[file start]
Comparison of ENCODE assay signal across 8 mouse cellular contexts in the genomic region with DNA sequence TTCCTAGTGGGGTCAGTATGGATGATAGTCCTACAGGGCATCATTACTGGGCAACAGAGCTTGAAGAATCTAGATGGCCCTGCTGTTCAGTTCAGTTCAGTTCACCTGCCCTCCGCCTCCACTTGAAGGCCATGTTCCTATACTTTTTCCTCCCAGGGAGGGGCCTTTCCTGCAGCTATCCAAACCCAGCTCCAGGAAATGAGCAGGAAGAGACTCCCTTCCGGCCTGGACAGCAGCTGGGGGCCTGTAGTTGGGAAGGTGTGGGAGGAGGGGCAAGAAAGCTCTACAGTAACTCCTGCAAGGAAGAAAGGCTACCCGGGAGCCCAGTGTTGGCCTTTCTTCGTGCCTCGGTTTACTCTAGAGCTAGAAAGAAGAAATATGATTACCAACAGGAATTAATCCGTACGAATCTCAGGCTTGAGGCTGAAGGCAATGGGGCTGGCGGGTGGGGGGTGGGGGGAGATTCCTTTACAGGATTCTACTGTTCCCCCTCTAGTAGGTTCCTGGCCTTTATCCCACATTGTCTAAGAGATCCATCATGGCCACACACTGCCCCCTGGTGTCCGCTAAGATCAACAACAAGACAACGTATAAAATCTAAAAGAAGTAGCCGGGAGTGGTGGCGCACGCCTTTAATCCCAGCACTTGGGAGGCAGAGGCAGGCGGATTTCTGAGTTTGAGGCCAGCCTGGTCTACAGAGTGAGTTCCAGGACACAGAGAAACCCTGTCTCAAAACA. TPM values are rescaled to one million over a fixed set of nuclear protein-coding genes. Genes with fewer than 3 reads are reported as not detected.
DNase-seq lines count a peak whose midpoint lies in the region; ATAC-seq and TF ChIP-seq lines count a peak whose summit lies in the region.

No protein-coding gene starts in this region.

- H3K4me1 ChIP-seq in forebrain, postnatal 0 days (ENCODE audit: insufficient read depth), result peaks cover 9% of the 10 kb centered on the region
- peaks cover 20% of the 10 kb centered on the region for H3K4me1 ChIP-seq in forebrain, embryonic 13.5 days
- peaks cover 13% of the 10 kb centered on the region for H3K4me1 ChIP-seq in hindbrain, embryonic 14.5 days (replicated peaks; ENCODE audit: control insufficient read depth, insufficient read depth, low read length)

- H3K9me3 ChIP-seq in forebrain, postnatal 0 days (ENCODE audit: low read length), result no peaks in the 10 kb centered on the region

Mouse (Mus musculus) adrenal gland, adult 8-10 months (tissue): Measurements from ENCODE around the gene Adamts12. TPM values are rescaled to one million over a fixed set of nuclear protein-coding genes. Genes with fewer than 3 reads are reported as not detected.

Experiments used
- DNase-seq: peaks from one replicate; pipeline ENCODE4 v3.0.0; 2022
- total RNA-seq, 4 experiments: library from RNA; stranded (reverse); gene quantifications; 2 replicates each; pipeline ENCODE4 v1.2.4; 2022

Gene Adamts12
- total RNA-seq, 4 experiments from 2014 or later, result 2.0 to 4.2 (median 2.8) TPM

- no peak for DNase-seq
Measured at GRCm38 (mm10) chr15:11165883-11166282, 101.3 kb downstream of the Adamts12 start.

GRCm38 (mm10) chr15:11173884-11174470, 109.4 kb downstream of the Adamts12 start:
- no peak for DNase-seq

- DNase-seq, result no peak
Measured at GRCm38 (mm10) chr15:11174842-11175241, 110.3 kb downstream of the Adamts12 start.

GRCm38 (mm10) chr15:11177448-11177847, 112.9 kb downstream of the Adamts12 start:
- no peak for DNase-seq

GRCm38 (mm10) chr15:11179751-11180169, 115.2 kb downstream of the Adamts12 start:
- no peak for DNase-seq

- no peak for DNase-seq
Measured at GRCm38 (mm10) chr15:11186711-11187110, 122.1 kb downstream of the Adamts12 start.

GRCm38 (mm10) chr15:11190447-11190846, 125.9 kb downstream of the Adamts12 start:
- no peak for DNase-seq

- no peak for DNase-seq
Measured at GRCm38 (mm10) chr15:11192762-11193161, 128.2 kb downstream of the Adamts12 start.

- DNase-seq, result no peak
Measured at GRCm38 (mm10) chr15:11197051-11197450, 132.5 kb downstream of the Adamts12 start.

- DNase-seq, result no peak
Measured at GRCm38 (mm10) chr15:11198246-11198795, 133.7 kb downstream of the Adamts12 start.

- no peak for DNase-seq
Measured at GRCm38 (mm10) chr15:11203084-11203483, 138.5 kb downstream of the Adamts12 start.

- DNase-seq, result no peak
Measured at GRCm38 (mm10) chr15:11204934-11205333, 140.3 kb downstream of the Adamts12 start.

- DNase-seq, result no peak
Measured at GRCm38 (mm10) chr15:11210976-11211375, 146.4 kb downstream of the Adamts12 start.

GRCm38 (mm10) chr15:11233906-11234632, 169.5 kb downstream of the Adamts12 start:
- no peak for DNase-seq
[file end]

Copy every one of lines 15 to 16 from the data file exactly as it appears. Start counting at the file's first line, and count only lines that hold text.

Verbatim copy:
Measured at GRCm38 (mm10) chr15:11165883-11166282, 101.3 kb downstream of the Adamts12 start.

GRCm38 (mm10) chr15:11173884-11174470, 109.4 kb downstream of the Adamts12 start: